Crass. Obnoxious. Unapologetic. Loutish. This sort of language has regularly been used to describe Jim Jefferies’ stand-up comedy since the Sydney-born performer found wider recognition in the early 2010s. Jefferies – who’s been based in the US for over a decade – is unlikely to refute any of these descriptors, but that’s not to say his work is cynical or morally bereft.
Yes, there’s a heck of a lot of swearing in Jefferies’ comedy (he has a special affinity with the c-word) and he evidently has some crosses to bear when it comes to ex-partners, but Jefferies is also avidly left-wing, a fact that significantly informs his comedic outlook.
Jefferies’ positions are rarely expressed along party-political lines, mind you. He’s more of a bullshit de-clutterer, someone expert in pointing out the inanities of ultra-conservatism and blind nationalism. But in the same breath as exposing right-wing dog whistles, Jefferies is liable to dip into vulgar sex talk or shed light on his own apish behaviour.
With a major Australian tour lined up for next month, we’ve put together a primer on the personality and comedian that is Jim Jefferies, illustrated through these clips from Jefferies’ various stand-up specials and talk show appearances.
Jim Jefferies’ reputation is inextricably tied to his routine on gun control. In a clip taken from
his 2014 stand-up special Bare, Jefferies begins by assuring the American audience that he believes in their “right as Americans to have guns.” It’s more of a cover-my-arse disclaimer, however, as Jefferies goes on to dismantle any reasonable argument in favour of gun ownership.
Jefferies’ argument boils down to this: if you want guns, just admit it’s because you like guns and cut the crap about it being written in the constitution or that guns are necessary for protecting your family. Jefferies’ incisive articulation on the matter, along with being very funny, holds up as a moral re-education tool. The gun control routine not only elevated Jefferies to much wider international fame following Bare, but it’s the sort of bit that fills other stand-ups with professional envy.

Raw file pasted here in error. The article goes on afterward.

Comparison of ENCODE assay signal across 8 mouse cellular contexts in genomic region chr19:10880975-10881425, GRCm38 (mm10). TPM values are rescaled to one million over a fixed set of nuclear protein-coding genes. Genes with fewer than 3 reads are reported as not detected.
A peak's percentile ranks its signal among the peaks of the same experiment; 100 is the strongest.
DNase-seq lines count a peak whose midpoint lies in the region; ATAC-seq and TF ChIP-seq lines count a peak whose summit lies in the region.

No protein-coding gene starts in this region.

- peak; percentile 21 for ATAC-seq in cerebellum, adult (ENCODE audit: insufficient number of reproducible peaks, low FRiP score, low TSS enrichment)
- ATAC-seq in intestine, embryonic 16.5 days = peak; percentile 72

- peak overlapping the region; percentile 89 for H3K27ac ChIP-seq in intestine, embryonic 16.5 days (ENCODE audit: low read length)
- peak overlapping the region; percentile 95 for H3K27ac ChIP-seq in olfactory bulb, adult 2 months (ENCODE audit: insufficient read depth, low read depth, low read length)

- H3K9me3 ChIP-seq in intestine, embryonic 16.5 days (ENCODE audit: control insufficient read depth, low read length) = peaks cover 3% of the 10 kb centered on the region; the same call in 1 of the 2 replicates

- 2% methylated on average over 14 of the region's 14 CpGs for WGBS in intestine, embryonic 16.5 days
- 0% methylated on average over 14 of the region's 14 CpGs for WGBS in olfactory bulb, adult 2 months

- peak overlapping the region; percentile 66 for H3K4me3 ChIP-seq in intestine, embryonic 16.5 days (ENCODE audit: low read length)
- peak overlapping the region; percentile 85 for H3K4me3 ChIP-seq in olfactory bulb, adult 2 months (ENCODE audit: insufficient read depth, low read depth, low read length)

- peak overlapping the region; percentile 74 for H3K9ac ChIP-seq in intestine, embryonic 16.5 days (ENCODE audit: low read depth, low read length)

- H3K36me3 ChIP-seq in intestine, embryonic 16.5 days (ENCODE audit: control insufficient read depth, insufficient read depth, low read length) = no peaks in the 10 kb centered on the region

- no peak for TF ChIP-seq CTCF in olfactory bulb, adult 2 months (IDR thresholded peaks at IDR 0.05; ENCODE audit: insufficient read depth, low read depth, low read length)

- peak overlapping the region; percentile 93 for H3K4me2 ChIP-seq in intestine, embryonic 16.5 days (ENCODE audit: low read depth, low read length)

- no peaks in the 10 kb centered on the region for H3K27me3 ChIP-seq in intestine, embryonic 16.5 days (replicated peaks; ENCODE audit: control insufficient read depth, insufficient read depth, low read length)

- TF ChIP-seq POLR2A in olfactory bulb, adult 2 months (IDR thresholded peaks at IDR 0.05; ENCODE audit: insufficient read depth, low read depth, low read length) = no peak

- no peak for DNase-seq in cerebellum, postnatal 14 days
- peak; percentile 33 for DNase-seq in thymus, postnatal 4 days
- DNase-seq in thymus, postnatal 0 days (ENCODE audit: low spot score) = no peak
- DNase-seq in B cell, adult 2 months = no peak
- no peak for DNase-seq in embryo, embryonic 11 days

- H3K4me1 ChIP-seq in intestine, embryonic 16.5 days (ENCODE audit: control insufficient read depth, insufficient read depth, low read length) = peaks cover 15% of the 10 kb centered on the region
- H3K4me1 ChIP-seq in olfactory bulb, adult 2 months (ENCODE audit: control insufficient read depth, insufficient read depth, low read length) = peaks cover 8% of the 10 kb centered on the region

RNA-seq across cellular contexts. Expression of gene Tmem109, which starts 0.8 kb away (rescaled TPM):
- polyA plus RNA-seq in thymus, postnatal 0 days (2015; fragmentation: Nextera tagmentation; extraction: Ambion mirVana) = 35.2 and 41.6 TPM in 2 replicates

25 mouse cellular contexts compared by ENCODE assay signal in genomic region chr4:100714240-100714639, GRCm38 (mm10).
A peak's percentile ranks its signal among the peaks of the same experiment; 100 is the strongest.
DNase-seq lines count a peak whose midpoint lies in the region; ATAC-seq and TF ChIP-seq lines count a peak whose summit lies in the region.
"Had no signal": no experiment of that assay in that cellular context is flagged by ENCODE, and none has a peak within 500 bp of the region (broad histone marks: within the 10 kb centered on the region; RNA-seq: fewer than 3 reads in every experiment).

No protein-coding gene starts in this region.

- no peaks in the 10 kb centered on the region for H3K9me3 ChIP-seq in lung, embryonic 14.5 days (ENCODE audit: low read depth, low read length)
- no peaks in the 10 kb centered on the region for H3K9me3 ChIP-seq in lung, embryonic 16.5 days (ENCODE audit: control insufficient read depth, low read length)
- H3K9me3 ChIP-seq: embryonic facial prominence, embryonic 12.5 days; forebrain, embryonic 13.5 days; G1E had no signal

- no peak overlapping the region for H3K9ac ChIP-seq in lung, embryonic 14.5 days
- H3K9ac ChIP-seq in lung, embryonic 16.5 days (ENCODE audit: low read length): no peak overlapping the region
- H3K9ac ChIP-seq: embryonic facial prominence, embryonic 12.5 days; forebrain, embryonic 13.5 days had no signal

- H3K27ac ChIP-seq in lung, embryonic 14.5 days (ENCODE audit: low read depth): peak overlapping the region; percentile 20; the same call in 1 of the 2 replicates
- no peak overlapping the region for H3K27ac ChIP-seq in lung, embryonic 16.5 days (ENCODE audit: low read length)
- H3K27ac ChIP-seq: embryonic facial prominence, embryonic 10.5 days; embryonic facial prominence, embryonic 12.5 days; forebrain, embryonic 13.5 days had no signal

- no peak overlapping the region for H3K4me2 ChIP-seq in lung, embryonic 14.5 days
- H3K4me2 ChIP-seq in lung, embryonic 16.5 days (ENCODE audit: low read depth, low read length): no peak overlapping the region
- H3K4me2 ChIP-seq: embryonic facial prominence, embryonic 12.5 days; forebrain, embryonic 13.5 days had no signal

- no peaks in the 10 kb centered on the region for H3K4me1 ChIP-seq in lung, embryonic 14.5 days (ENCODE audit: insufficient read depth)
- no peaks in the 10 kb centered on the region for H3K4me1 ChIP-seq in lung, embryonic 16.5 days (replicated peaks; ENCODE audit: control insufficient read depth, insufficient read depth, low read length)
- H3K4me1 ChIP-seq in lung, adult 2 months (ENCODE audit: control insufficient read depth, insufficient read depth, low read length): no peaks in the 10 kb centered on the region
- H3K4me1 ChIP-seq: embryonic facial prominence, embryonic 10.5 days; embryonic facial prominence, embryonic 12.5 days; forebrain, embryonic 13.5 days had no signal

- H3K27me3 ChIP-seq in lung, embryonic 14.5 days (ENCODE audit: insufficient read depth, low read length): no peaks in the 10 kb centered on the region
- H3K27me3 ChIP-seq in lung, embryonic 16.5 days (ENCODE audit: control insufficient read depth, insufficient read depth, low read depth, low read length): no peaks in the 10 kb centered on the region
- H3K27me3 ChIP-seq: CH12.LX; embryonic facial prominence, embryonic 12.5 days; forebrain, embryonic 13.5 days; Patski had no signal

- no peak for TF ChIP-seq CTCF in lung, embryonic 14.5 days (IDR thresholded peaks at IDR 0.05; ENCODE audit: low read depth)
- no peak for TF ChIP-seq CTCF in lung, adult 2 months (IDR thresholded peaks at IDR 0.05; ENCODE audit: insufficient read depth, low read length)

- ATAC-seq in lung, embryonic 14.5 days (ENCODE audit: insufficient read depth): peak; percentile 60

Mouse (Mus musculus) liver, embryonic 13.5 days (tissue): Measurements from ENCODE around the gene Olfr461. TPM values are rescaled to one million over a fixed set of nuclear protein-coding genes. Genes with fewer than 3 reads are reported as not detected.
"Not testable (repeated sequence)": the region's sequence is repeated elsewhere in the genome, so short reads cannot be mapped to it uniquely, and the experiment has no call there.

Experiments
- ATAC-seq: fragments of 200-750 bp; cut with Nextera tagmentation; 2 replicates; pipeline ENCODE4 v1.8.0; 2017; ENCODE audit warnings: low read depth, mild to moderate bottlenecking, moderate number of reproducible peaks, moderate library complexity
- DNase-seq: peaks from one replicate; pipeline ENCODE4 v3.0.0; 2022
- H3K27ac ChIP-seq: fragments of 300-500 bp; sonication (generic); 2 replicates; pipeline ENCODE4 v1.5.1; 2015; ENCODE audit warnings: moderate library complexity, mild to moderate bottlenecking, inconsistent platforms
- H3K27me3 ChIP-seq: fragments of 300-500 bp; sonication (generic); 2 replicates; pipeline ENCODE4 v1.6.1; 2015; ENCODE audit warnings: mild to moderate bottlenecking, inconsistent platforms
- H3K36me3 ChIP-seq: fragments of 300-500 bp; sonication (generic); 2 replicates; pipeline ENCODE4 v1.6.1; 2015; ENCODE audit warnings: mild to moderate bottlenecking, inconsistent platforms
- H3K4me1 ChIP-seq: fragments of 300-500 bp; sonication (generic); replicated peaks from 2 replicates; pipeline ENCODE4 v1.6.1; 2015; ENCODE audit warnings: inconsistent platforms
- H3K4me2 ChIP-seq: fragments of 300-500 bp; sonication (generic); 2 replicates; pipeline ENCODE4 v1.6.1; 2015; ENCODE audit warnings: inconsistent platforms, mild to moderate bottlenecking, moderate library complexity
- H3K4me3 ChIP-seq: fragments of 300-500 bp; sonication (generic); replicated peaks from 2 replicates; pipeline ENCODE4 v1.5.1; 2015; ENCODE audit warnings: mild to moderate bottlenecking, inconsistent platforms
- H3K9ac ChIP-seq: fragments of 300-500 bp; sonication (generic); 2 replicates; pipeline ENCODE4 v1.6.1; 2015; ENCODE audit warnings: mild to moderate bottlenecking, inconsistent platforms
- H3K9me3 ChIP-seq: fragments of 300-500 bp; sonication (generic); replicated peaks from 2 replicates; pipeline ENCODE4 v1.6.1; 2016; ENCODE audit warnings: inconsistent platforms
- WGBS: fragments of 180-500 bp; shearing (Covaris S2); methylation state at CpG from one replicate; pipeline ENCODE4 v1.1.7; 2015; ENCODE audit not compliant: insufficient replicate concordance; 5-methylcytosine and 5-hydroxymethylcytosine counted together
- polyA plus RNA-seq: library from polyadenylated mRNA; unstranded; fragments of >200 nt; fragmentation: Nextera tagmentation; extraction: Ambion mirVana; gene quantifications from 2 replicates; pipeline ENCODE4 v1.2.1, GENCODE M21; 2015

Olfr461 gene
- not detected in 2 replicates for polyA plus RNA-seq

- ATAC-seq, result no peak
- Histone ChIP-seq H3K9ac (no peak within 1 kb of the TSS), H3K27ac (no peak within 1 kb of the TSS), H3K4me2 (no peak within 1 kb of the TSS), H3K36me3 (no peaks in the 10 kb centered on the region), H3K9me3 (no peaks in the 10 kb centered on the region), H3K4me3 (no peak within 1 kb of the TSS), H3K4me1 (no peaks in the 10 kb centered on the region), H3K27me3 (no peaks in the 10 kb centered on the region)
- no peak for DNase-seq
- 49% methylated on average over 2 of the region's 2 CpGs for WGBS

Jefferies recorded his Freedumb special live from Nashville, Tennessee in the lead up to the 2016 US Presidential election. In this clip from the show, he acknowledges his previous specials were taped in locations sympathetic to his liberal views – namely San Francisco, New York and Boston. But having travelled to the American South for Freedumb, he wants to make it clear that he won’t be toning it down.
Now, of course, Trump’s an easy target for Jefferies’ lacerating incredulity, and a Jim Jefferies show is unlikely to attract many right-wing zealots anyway. But Jefferies nevertheless makes a compelling case for why Trump-style jingoism and racialised fear-mongering ought to be dispensed with. Perhaps what’s most surprising is that Jefferies rounds off the routine with a moment of genuine tenderness.
Daily confusion in America